With the upcoming holidays, my recent switch to a new host family, and an upcoming exam on my Korean, I have been rather busy this month. It has definitely been an exciting month, though. One of the major highlights in the month was my school having an English Day on Dec. 2, just before my move to my new host family.
On English Day, the events started with a competition called "Speed Quiz," during which the participants (three of the best English speakers in each grade) were given a list of 10 English words. The goal was to prompt the school body to guess what the word was using only English. They were then scored by how many of the words they were able to get and the time it took them to do so. Our school also offered for the exchange students to participate, but instead of using English, we would do the same thing with Korean. I volunteered to do so along with Josh, the student from Taiwan. I went first and surprised myself by being able to explain nine of the 10 words. The word that I missed was Hangul, the name of the Korean Alphabet, which was very hard to try to explain. When I finished I realized that with all that I had tried, it did not occur to me to mention King Sejong the Great, the inventor of the alphabet, but I was happy with how much I did get. Josh did really well also, getting ten out of ten and winning for the exchange students. All the participants got notebooks and the winners got two notebooks. My host brother and sister, In-Cheol and Jee-Won, also both participated in this competition for my class. My host brother ended up winning for his grade, but he did spend last year in the United States, which his sister is lined up to do next year.
After the Speed Quiz, we had the exchange student country presentations, where we exchange students gave presentations on each of our countries. Josh went first and give his presentation on Taiwan in Korean. After his presentation, I gave my presentation on the U.S., which I had spent a lot of the week revising. I only gave my presentation's introduction and conclusion in Korean, but that was also a rather difficult thing to do. Next, Arne gave his presentation on Germany followed by Aldo and Danna, who presented on Mexico.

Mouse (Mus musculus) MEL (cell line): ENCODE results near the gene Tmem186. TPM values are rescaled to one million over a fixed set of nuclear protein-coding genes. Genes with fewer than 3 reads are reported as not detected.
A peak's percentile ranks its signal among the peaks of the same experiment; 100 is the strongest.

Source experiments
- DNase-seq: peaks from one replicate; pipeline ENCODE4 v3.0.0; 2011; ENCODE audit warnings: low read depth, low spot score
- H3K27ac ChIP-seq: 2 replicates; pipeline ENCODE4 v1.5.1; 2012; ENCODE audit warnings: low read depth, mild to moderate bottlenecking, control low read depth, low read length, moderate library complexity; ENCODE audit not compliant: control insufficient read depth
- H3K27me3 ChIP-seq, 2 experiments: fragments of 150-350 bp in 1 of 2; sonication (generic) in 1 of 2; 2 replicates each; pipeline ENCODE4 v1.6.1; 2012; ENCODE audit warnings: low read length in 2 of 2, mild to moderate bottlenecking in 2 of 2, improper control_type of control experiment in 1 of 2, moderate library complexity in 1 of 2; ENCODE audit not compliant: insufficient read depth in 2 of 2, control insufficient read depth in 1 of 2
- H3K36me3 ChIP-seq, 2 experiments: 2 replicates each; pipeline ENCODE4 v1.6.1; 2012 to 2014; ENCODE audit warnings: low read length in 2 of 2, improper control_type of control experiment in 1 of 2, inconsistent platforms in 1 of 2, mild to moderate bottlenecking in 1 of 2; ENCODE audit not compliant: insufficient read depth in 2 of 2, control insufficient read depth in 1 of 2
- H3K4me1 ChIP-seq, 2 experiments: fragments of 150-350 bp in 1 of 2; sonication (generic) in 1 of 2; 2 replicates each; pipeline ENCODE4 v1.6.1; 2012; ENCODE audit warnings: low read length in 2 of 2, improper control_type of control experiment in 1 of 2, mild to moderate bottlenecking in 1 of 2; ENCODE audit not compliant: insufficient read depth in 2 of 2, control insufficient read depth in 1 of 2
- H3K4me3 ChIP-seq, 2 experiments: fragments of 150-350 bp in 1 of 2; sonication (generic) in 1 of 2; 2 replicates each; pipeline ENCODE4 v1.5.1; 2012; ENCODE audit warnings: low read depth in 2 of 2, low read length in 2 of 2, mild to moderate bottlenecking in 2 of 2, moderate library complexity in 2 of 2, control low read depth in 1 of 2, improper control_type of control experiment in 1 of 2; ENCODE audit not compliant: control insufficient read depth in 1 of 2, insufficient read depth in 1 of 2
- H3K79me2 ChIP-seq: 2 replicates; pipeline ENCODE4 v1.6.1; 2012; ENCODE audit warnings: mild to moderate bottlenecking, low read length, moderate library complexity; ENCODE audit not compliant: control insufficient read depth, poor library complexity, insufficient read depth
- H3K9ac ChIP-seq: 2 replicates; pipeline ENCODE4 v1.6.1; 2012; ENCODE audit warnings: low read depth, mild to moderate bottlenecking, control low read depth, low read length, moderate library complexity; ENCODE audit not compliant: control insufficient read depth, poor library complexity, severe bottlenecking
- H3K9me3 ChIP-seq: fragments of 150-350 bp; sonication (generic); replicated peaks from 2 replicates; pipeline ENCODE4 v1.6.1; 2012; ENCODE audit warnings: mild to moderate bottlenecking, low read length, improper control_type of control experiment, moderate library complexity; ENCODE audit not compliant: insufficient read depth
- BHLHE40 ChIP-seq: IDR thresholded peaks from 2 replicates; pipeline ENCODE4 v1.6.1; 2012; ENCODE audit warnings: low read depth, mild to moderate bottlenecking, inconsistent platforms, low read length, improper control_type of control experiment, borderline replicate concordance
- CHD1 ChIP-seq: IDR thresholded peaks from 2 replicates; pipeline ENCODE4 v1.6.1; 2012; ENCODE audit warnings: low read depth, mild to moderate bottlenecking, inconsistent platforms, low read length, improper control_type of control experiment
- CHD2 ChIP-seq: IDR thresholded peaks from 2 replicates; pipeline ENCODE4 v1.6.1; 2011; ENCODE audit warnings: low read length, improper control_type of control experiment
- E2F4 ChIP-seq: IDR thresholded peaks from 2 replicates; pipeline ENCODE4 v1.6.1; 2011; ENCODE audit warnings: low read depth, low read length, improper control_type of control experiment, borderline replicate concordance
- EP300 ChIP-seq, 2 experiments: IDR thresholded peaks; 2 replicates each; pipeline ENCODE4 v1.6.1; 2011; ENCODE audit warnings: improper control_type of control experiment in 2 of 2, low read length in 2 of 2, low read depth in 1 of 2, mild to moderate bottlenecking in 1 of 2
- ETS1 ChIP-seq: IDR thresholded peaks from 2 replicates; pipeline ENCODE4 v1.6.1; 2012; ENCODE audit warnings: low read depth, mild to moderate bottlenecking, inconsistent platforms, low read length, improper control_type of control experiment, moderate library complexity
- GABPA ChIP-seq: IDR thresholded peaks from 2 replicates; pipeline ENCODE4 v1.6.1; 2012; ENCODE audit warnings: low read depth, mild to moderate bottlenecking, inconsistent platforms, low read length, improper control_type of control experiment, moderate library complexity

Next, there was the English Textbook Passage Memorization Contest, during which three students participated presenting short passages to be scored by the English teacher, Mrs. Kim (who is also our Rotary Club's amazing Rotary Youth Exchange Officer) and the native-speaking English teacher. The winning participant for my class was my current host sister, Seon-Min. All the participants did a great job with the memorization, with most of the scoring being for how clearly they spoke and how concise their pronunciation was.
The final part of the day was a presentation by the native-speaking English teacher, Nick, on how important English was to learn as it is the international language. It was an interesting presentation that was a good end to the English Day events.
The Tuesday following English Day, I moved to my next host family's house in Gunsan, which was an interesting change, as it is a completely different environment. I went from a farm to an apartment, from being in walking distance from my school to a one-hour bus ride away, from the country to the city and from sleeping on a floormat to sleeping in a bed again. One of the things that remained constant was that I still have an awesome host family. My new host family knows less English though, which has pushed me to speak more Korean. I have already noticed some improvement, but I still have a long way to go.
Editor's note: P.J.?Sproule is a Rotary Youth Exchange student from the Houghton Rotary Club living near Seocheon, South Korea, for a year.